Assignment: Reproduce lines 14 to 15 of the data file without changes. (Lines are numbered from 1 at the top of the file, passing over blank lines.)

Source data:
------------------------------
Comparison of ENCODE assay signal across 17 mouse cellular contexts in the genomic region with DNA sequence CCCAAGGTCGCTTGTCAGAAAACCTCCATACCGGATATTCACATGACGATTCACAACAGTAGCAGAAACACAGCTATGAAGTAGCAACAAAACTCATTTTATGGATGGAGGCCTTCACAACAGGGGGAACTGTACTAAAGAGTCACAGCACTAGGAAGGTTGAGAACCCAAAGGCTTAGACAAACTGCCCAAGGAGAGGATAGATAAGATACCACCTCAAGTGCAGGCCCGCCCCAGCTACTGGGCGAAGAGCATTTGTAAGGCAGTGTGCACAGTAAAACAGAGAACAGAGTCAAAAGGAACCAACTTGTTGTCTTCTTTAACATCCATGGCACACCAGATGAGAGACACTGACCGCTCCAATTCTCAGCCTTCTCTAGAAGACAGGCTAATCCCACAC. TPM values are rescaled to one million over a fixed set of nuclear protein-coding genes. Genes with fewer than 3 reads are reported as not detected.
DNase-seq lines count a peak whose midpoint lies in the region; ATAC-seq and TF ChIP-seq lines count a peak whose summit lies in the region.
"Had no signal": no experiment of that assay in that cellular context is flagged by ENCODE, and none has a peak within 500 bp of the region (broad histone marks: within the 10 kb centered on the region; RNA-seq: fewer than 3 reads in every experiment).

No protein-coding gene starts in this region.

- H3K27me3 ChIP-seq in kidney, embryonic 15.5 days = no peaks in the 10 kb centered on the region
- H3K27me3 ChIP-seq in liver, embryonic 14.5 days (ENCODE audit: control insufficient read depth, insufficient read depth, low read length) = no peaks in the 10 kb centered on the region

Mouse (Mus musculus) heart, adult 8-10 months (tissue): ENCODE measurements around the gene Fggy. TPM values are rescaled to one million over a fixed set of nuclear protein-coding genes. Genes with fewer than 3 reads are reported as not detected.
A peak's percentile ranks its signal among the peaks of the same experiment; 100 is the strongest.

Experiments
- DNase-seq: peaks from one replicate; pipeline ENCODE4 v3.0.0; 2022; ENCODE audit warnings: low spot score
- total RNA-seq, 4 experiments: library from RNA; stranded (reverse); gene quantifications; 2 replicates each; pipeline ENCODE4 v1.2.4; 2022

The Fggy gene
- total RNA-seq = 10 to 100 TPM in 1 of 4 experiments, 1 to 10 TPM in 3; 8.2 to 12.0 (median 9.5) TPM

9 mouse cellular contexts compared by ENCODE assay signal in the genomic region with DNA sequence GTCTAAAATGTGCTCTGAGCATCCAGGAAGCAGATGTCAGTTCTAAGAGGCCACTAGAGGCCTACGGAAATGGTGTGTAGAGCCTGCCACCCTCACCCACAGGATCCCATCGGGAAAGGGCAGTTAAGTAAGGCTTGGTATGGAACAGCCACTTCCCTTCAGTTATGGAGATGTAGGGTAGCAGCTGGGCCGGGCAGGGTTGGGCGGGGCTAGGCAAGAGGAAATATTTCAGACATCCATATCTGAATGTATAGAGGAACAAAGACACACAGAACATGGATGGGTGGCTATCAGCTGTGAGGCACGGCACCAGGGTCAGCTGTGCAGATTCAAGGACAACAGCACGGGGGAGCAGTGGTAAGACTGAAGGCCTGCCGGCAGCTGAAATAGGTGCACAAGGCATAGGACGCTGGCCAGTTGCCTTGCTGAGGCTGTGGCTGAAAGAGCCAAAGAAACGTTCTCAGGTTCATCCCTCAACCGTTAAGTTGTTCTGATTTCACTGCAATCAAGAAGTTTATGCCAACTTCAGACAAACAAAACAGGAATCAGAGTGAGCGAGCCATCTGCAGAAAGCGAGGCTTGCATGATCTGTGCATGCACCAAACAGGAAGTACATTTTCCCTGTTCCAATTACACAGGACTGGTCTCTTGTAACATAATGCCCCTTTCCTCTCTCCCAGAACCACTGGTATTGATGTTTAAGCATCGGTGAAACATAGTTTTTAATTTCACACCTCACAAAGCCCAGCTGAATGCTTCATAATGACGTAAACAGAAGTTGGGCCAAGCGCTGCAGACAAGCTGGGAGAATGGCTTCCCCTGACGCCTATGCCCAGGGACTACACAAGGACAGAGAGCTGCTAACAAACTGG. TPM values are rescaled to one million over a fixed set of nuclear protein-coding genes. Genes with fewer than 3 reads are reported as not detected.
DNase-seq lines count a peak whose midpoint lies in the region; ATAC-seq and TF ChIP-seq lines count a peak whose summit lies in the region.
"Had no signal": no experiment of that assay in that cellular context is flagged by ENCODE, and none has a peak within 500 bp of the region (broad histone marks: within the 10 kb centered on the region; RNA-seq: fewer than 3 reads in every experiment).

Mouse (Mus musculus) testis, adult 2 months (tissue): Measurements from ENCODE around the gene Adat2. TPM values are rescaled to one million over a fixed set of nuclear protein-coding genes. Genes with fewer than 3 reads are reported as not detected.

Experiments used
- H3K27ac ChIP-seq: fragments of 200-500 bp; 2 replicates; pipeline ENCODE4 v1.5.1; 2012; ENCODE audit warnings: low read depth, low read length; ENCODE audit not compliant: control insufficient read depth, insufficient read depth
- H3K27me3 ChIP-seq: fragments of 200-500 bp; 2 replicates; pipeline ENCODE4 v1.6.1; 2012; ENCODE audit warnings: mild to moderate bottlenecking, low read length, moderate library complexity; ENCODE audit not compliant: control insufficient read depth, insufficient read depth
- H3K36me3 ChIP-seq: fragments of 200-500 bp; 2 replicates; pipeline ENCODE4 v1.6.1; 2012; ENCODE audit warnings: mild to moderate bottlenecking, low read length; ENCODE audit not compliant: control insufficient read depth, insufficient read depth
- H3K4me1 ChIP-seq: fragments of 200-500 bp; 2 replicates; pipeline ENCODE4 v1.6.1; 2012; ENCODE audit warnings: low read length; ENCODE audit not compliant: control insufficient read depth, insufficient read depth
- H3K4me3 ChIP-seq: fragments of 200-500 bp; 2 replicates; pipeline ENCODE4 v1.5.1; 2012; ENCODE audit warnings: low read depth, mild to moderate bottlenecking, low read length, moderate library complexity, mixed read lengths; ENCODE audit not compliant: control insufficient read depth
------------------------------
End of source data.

9 mouse cellular contexts compared by ENCODE assay signal in the genomic region with DNA sequence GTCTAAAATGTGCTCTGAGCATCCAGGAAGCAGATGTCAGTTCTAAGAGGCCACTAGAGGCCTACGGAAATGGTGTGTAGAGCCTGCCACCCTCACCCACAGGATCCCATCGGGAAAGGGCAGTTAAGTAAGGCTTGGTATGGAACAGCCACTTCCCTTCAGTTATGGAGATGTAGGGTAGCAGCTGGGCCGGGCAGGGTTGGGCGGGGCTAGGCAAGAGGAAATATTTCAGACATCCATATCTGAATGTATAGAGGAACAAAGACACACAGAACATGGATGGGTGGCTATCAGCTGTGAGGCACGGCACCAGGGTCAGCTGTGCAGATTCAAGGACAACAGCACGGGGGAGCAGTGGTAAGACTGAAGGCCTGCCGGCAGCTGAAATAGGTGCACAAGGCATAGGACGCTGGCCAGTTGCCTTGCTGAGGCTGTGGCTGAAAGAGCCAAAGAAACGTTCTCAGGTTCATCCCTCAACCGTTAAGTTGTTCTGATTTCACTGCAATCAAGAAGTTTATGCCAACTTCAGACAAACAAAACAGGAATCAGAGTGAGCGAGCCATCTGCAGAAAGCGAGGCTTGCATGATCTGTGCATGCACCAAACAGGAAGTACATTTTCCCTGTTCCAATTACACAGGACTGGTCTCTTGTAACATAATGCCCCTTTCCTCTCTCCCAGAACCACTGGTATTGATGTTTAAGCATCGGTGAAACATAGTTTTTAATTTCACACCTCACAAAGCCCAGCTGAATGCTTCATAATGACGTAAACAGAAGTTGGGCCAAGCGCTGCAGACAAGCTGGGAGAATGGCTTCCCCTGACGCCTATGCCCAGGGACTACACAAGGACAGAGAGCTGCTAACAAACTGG. TPM values are rescaled to one million over a fixed set of nuclear protein-coding genes. Genes with fewer than 3 reads are reported as not detected.
DNase-seq lines count a peak whose midpoint lies in the region; ATAC-seq and TF ChIP-seq lines count a peak whose summit lies in the region.